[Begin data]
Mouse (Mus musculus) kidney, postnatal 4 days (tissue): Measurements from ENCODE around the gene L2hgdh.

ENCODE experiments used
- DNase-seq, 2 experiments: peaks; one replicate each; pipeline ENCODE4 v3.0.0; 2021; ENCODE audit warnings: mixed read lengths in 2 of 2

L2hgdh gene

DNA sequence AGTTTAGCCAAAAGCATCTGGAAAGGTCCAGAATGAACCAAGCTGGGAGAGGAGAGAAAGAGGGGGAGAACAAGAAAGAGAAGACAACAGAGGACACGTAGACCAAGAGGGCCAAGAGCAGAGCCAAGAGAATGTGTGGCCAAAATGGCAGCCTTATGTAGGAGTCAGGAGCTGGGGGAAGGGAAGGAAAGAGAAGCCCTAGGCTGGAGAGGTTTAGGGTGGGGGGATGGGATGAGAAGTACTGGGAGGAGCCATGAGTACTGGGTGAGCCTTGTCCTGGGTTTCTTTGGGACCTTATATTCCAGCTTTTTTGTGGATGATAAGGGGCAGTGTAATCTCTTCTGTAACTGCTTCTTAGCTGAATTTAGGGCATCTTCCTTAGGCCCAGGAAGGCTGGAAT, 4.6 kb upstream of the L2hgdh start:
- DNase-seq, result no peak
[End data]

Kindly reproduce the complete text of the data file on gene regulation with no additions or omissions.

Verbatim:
Mouse (Mus musculus) kidney, postnatal 4 days (tissue): Measurements from ENCODE around the gene L2hgdh.

ENCODE experiments used
- DNase-seq, 2 experiments: peaks; one replicate each; pipeline ENCODE4 v3.0.0; 2021; ENCODE audit warnings: mixed read lengths in 2 of 2

L2hgdh gene

DNA sequence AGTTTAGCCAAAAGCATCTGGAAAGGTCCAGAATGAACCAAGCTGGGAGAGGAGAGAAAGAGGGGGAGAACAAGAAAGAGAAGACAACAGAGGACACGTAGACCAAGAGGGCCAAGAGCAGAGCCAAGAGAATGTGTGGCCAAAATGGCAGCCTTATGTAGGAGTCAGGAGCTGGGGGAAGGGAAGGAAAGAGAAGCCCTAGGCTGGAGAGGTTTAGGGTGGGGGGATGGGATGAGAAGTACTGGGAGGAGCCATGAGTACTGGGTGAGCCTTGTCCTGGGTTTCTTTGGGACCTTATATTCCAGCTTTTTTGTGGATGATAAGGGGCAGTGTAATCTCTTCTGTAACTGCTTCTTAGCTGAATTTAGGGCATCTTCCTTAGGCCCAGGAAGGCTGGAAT, 4.6 kb upstream of the L2hgdh start:
- DNase-seq, result no peak